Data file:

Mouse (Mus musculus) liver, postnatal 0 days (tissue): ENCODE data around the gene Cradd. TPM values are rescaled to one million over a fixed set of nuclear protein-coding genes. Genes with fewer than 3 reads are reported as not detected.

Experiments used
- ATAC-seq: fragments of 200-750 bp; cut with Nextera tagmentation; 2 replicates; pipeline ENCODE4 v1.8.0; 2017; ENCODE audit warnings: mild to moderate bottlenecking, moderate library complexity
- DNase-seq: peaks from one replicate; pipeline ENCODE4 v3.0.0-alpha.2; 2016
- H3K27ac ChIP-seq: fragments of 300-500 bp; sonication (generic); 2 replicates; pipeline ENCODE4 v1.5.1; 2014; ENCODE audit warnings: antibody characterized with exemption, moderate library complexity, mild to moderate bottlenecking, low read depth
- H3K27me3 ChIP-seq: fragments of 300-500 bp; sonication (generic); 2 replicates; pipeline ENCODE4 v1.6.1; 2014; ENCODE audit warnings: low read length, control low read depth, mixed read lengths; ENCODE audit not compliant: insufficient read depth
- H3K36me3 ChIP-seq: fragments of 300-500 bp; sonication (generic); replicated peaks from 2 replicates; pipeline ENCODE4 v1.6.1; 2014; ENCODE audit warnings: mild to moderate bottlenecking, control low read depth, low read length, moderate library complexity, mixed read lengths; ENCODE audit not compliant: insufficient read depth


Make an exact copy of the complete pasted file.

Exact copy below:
Mouse (Mus musculus) liver, postnatal 0 days (tissue): ENCODE data around the gene Cradd. TPM values are rescaled to one million over a fixed set of nuclear protein-coding genes. Genes with fewer than 3 reads are reported as not detected.

Experiments used
- ATAC-seq: fragments of 200-750 bp; cut with Nextera tagmentation; 2 replicates; pipeline ENCODE4 v1.8.0; 2017; ENCODE audit warnings: mild to moderate bottlenecking, moderate library complexity
- DNase-seq: peaks from one replicate; pipeline ENCODE4 v3.0.0-alpha.2; 2016
- H3K27ac ChIP-seq: fragments of 300-500 bp; sonication (generic); 2 replicates; pipeline ENCODE4 v1.5.1; 2014; ENCODE audit warnings: antibody characterized with exemption, moderate library complexity, mild to moderate bottlenecking, low read depth
- H3K27me3 ChIP-seq: fragments of 300-500 bp; sonication (generic); 2 replicates; pipeline ENCODE4 v1.6.1; 2014; ENCODE audit warnings: low read length, control low read depth, mixed read lengths; ENCODE audit not compliant: insufficient read depth
- H3K36me3 ChIP-seq: fragments of 300-500 bp; sonication (generic); replicated peaks from 2 replicates; pipeline ENCODE4 v1.6.1; 2014; ENCODE audit warnings: mild to moderate bottlenecking, control low read depth, low read length, moderate library complexity, mixed read lengths; ENCODE audit not compliant: insufficient read depth